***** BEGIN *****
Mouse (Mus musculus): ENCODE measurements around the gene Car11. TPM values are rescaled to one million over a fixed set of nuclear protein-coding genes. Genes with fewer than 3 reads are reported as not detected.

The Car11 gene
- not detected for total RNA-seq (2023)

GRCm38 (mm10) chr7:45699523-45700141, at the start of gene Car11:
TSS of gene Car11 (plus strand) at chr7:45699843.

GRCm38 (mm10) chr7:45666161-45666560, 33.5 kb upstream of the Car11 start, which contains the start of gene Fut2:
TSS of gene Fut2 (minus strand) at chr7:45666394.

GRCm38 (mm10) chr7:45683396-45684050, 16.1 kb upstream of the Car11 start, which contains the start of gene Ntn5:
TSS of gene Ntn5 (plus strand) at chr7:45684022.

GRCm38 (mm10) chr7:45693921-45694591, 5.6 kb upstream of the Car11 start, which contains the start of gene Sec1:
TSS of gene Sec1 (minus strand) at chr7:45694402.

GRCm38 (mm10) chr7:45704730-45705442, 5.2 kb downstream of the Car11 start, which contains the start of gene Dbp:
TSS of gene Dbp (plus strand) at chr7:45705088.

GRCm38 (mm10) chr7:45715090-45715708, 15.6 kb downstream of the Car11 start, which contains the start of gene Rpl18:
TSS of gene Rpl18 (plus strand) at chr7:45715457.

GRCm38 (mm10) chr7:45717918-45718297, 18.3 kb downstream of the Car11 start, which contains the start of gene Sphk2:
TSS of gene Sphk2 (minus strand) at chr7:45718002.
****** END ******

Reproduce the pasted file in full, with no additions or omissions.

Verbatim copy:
Mouse (Mus musculus): ENCODE measurements around the gene Car11. TPM values are rescaled to one million over a fixed set of nuclear protein-coding genes. Genes with fewer than 3 reads are reported as not detected.

The Car11 gene
- not detected for total RNA-seq (2023)

GRCm38 (mm10) chr7:45699523-45700141, at the start of gene Car11:
TSS of gene Car11 (plus strand) at chr7:45699843.

GRCm38 (mm10) chr7:45666161-45666560, 33.5 kb upstream of the Car11 start, which contains the start of gene Fut2:
TSS of gene Fut2 (minus strand) at chr7:45666394.

GRCm38 (mm10) chr7:45683396-45684050, 16.1 kb upstream of the Car11 start, which contains the start of gene Ntn5:
TSS of gene Ntn5 (plus strand) at chr7:45684022.

GRCm38 (mm10) chr7:45693921-45694591, 5.6 kb upstream of the Car11 start, which contains the start of gene Sec1:
TSS of gene Sec1 (minus strand) at chr7:45694402.

GRCm38 (mm10) chr7:45704730-45705442, 5.2 kb downstream of the Car11 start, which contains the start of gene Dbp:
TSS of gene Dbp (plus strand) at chr7:45705088.

GRCm38 (mm10) chr7:45715090-45715708, 15.6 kb downstream of the Car11 start, which contains the start of gene Rpl18:
TSS of gene Rpl18 (plus strand) at chr7:45715457.

GRCm38 (mm10) chr7:45717918-45718297, 18.3 kb downstream of the Car11 start, which contains the start of gene Sphk2:
TSS of gene Sphk2 (minus strand) at chr7:45718002.